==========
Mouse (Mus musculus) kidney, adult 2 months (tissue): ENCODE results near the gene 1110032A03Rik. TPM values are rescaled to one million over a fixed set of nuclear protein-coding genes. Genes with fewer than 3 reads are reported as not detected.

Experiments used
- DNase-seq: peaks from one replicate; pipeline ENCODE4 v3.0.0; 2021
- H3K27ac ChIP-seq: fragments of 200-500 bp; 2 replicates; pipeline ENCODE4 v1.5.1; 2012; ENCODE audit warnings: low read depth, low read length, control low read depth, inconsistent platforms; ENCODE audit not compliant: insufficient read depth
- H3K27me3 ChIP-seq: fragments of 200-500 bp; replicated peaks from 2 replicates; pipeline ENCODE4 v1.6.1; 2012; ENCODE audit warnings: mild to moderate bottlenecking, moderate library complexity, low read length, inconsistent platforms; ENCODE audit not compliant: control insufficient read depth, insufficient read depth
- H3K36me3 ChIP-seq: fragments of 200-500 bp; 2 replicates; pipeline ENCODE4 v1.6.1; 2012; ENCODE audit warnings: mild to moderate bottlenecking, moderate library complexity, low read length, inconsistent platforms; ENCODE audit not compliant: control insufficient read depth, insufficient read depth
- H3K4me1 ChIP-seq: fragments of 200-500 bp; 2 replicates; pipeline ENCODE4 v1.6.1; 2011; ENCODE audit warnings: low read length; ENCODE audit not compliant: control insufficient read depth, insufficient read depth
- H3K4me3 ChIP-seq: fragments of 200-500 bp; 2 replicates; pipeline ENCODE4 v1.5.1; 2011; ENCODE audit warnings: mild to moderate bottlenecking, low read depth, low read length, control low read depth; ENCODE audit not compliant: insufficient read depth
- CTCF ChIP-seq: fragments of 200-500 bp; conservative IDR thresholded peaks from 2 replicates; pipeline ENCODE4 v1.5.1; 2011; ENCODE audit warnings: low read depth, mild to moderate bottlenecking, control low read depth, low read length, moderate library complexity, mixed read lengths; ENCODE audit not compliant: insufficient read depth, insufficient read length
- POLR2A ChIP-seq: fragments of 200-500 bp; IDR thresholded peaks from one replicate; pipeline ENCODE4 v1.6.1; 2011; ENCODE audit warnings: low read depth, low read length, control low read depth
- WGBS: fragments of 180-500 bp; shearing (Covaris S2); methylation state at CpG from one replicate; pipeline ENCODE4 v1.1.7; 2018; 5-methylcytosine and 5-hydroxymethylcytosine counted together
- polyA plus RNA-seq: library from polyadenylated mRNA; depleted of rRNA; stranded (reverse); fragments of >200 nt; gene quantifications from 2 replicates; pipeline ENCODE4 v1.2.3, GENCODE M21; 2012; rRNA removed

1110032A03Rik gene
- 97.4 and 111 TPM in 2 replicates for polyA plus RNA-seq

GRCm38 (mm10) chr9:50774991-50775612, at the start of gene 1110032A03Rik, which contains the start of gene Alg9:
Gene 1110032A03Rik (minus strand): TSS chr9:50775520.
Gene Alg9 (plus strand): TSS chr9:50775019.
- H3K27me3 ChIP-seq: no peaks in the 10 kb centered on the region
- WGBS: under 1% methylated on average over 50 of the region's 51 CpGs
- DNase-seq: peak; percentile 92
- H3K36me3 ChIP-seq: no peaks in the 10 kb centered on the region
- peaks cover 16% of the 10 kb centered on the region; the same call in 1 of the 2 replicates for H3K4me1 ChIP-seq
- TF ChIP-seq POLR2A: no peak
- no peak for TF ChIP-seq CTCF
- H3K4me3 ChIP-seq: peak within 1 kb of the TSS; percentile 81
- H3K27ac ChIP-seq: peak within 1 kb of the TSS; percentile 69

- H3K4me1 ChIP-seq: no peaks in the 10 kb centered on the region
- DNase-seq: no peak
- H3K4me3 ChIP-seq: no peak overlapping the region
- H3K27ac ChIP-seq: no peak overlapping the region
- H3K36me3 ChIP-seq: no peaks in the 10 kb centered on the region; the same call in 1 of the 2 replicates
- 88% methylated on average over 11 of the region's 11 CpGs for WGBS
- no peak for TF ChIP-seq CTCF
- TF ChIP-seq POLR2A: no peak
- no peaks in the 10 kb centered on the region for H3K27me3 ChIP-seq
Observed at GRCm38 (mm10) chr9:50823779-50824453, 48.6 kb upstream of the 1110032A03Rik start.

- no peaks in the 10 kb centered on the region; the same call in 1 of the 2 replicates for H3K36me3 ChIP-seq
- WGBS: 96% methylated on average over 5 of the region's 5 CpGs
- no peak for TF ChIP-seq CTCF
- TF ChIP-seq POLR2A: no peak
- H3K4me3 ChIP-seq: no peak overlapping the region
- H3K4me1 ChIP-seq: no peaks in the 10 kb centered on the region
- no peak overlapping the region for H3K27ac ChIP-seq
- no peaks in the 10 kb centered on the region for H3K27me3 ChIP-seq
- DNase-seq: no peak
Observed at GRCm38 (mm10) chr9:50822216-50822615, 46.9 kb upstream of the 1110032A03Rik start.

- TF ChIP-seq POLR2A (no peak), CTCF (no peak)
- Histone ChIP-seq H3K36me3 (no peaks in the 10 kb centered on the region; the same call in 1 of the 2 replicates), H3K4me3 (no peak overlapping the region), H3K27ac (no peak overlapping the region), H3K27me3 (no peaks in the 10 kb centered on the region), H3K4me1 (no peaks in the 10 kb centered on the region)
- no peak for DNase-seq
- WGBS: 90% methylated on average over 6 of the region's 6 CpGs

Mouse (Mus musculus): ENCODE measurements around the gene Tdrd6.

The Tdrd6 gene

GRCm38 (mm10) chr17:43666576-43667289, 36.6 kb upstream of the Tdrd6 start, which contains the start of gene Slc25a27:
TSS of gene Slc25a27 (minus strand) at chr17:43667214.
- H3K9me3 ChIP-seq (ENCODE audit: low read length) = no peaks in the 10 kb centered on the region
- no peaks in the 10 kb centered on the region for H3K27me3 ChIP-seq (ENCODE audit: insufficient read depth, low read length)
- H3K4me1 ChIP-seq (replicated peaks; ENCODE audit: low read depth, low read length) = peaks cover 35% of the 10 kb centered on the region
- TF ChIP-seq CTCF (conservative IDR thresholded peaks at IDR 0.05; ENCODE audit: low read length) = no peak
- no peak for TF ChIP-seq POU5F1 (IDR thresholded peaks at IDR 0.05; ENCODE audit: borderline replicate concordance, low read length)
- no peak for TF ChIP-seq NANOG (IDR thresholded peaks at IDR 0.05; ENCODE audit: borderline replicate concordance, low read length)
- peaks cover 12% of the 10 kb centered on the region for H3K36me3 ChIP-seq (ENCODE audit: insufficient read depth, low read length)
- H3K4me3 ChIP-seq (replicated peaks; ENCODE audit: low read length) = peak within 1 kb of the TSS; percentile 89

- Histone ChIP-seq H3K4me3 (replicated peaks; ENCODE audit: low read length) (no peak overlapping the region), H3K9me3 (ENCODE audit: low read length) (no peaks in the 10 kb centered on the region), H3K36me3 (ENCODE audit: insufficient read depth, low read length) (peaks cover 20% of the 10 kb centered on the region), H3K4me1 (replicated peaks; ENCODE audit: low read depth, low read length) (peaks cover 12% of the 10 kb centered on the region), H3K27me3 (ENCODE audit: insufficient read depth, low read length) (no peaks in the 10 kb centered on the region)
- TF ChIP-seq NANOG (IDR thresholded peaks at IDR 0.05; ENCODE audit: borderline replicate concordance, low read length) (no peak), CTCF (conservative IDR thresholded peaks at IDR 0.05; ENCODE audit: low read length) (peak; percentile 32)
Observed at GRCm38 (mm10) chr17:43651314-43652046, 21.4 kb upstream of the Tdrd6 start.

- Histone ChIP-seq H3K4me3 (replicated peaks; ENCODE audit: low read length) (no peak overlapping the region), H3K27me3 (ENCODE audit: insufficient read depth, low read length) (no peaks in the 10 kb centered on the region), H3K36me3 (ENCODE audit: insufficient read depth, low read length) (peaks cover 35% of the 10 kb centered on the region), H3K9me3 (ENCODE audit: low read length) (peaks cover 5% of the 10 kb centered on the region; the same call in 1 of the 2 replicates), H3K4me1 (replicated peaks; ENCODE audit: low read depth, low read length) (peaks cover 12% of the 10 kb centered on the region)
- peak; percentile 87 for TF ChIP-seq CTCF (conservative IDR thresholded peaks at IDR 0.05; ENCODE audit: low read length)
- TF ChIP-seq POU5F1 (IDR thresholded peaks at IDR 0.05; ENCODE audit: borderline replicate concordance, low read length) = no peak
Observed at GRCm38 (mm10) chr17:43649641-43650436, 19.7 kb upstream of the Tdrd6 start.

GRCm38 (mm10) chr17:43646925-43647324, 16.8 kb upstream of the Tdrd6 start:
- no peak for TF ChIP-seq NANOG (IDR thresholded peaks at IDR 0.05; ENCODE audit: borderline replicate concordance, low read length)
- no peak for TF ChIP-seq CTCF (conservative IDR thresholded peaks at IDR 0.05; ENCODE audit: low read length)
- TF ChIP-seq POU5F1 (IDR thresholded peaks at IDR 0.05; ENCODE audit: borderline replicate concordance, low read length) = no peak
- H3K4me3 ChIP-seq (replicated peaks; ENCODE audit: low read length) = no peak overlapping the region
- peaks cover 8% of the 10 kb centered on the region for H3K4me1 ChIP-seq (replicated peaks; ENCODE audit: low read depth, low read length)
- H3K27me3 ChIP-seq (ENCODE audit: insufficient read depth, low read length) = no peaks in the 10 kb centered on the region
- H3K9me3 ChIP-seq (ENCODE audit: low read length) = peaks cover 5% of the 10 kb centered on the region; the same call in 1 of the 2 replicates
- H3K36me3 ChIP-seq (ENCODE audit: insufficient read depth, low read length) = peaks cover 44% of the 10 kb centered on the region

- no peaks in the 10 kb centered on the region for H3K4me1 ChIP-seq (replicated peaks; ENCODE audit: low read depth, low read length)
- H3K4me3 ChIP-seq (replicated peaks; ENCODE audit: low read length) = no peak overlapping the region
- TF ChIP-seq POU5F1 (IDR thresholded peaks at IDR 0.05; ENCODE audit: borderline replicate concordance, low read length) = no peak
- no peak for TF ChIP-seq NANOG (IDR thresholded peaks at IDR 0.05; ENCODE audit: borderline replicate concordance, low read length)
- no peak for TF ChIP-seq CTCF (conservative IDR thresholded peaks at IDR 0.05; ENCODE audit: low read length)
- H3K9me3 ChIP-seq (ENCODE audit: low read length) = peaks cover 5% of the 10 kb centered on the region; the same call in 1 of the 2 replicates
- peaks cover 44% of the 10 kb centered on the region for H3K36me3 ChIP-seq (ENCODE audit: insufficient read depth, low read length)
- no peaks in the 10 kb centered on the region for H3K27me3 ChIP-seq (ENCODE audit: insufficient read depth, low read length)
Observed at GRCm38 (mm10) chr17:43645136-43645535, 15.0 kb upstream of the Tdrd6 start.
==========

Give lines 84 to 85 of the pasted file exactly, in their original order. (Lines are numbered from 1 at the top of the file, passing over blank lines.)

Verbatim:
- H3K9me3 ChIP-seq (ENCODE audit: low read length) = peaks cover 5% of the 10 kb centered on the region; the same call in 1 of the 2 replicates
- peaks cover 44% of the 10 kb centered on the region for H3K36me3 ChIP-seq (ENCODE audit: insufficient read depth, low read length)